Planning Stakeholder Communication
Stakeholder management is critical to the success of every project in every organization I have ever worked with. By engaging the right people in the right way in your project, you can make a big difference to its success... and to your career. – Rachel Thompson (Mind Tools), experienced change management consultant
Having conducted a Stakeholder Analysis exercise, you will have most of the information you need to plan how to manage communication with your stakeholders.
You will have identified the stakeholders in your job and in your projects, and will have marked out their positions on a stakeholder map.
The next stage is to plan your communication so that you can win them around to support your projects. Stakeholder Planning is the process by which you do this.
To carry out a Stakeholder Planning exercise, download our free Stakeholder Communications worksheet. This is a table with the following column headings:
- Stakeholder Name.
- Communications Approach.
- Key Interests and Issues.
- Current Status – Advocate, supporter, neutral, critic, blocker.
- Desired Support – High, medium or low.
- Desired Project Role (if any).
- Actions Desired (if any).
- Messages Needed.
- Actions and Communications.
Using this table, work through the planning exercise using the steps below:
1. Update the Worksheet with Power/Interest Grid Information
Based on the Power/Interest Grid you created in your Stakeholder Analysis, enter the stakeholders' names, their influence and interest in your job or project, and your current assessment of where they stand with respect to it.
2. Plan Your Approach to Stakeholder Management
The amount of time you should allocate to managing stakeholders depends on the size and difficulty of your projects and goals, the time you have available for communication, and the amount of help you need to achieve the results you want.
Think through the help you need, the amount of time that will be taken to manage this and the time you will need for communication. Help with the project could include sponsorship of the project, advice and expert input, reviews of material to increase quality, etc.
3. Think Through What You Want From Each Stakeholder
Next, work through your list of stakeholders thinking through the levels of support you want from them and the roles you would like them to play (if any). Think through the actions you would like them to perform. Write this information down in the "Desired Support," "Desired Project Role," and "Actions Desired" columns.
4. Identify the Messages You Need to Convey
Next, identify the messages that you need to convey to your stakeholders to persuade them to support you and engage with your projects or goals. Typical messages will show the benefits to the person or organization of what you are doing, and will focus on key performance drivers like increasing profitability or delivering real improvements.
5. Identify Actions and Communications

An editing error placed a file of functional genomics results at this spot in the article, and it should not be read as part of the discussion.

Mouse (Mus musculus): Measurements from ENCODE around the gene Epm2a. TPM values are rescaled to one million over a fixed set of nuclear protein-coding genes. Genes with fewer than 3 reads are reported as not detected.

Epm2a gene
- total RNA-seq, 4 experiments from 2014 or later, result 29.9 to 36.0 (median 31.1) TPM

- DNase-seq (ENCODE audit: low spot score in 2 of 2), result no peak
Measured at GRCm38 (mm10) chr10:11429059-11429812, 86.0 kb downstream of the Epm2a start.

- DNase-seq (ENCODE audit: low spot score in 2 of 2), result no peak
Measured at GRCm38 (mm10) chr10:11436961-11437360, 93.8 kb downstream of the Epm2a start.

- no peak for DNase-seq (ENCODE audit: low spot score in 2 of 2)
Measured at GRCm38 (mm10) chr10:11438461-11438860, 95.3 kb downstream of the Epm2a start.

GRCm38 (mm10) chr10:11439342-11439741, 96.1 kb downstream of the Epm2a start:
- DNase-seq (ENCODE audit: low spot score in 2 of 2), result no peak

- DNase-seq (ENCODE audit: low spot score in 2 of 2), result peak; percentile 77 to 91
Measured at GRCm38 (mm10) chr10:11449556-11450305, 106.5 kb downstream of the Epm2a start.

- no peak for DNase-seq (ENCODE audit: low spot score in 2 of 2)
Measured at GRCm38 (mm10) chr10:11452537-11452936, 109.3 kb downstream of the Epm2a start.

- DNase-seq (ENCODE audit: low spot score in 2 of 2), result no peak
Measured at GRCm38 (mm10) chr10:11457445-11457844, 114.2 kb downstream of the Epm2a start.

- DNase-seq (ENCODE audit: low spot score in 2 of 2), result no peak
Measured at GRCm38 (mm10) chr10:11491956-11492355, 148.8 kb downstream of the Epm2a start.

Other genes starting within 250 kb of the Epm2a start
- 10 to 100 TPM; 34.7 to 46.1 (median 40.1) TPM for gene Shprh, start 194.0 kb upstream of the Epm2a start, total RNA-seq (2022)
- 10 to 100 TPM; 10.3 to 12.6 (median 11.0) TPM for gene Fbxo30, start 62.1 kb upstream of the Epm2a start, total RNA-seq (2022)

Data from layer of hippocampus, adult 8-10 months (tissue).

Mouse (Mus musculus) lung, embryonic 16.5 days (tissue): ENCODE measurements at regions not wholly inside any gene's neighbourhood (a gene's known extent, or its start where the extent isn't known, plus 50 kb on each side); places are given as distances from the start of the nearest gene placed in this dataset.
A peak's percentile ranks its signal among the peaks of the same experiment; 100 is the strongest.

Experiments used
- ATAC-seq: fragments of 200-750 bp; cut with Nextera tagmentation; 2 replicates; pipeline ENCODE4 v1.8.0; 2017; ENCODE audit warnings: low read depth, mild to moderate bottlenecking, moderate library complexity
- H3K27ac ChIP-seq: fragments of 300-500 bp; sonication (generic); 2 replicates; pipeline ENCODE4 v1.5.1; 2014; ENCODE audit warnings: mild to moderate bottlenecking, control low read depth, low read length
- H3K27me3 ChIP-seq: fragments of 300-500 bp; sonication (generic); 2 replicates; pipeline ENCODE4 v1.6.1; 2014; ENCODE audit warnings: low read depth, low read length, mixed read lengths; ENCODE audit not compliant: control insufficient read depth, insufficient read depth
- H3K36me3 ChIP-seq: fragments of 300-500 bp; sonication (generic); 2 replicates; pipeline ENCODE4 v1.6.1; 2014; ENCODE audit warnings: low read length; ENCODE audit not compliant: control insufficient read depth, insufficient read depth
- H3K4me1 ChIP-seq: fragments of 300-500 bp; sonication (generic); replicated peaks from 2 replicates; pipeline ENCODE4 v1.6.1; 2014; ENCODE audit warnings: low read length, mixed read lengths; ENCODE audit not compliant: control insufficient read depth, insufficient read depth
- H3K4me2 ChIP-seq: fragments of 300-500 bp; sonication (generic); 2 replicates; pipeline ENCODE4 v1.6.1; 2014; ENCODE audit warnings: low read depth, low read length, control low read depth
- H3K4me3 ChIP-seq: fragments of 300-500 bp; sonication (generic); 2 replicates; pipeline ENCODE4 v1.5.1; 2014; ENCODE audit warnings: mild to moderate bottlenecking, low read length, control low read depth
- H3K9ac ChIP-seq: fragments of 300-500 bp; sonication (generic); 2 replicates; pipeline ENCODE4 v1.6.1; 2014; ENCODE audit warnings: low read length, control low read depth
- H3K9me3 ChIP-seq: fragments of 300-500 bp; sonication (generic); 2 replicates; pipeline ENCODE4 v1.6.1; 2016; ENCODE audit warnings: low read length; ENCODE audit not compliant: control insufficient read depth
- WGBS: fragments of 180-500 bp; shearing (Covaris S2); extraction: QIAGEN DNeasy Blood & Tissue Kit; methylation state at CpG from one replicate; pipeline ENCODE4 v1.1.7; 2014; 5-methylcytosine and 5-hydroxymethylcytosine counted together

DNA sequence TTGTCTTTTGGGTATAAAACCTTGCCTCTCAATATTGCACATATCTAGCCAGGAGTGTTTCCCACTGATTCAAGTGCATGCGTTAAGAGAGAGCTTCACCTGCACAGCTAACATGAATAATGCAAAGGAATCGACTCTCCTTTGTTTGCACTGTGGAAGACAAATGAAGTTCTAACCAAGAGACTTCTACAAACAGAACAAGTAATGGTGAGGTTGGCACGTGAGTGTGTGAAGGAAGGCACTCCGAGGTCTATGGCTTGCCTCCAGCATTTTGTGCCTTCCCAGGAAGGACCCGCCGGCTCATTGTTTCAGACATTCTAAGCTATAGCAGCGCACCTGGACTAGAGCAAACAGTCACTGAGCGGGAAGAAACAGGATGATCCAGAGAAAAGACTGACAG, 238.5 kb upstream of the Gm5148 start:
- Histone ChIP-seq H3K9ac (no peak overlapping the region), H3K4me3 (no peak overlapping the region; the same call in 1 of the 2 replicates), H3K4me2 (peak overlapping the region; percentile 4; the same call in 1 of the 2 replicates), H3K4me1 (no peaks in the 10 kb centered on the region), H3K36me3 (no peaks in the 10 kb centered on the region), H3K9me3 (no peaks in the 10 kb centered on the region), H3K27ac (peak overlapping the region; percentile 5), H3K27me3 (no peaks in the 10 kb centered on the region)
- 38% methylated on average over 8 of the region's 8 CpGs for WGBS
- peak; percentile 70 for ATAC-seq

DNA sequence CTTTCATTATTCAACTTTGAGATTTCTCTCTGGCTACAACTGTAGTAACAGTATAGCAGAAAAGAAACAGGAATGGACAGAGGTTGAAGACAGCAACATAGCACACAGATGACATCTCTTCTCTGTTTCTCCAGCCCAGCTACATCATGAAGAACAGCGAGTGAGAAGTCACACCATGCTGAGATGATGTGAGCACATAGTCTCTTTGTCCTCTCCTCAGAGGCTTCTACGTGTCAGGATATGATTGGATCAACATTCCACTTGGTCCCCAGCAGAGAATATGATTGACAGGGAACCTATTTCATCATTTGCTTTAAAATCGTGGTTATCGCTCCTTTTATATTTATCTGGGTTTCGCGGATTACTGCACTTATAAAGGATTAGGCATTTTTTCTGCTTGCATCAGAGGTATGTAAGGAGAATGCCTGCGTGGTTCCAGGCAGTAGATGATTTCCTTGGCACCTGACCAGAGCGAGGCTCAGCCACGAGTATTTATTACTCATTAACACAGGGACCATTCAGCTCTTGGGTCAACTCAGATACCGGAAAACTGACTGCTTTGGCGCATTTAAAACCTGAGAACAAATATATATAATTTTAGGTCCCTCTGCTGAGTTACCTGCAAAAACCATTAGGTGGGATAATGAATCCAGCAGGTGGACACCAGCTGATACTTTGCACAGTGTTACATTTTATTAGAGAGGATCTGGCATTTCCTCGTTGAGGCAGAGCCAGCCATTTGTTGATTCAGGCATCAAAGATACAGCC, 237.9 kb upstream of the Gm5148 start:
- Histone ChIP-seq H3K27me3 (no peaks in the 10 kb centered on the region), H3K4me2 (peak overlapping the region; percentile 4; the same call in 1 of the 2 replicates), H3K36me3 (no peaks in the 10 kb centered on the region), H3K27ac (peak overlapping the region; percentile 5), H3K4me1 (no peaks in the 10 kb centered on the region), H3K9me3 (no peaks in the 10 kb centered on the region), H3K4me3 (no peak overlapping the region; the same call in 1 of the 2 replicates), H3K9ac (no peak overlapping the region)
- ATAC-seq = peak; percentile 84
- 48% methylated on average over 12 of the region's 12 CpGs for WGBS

Finally, work out what you need to do to win and manage the support of these stakeholders. With the time and resource you have available, identify how you will manage the communication to and the input from your stakeholders.
Focusing on the high-power/high-interest stakeholders first and the low-interest/low-power stakeholders last, devise a practical plan that communicates with people as effectively as possible and that communicates the right amount of information in a way that neither under nor over-communicates.
Think through what you need to do to keep your best supporters engaged and on-board. Work out how to win over or neutralize the opposition of skeptics. Where you need the active support of people who are not currently interested in what you are doing, think about how you can engage them and raise their level of interest.
Also, consider how what you are doing will affect your stakeholders. Where appropriate, let people know as early as possible of any difficult issues that may arise, and discuss with them how you can minimize or manage any impact.
It is usually a good idea to manage people's expectations about likely problems as early as possible. This gives them time to think through how to manage issues, and preserves your reputation for reliability.
Once you have prepared your Stakeholder Plan, all you need to do is to implement it. As with all plans, it will be easier to implement if you break it down into a series of small, achievable steps and action these one-by-one.
As the work you do and the projects you run become more important, you will affect more and more people. Some of these people have the power to undermine your projects and your position. Others may be strong supporters of your work.
Stakeholder Management is the process by which you identify your key stakeholders and win their support.
Stakeholder Analysis is the first stage of this, where you identify and start to understand your most important stakeholders. Once you have completed your Stakeholder Analysis, the next stage is Stakeholder Planning. This is the process you use to plan how to manage your stakeholders and gain their support for your projects.
To prepare your plan, go through the following steps:
- Update the planning sheet with information from the power/interest grid.
- Think through your approach to stakeholder management.
- Work out what you want from each stakeholder.
- Identify the messages you need to convey.
- Identify actions and communications.
Good Stakeholder Management helps you to manage the politics that can often come with major projects. It helps you win support for your projects and eliminates a major source of project and work stress.
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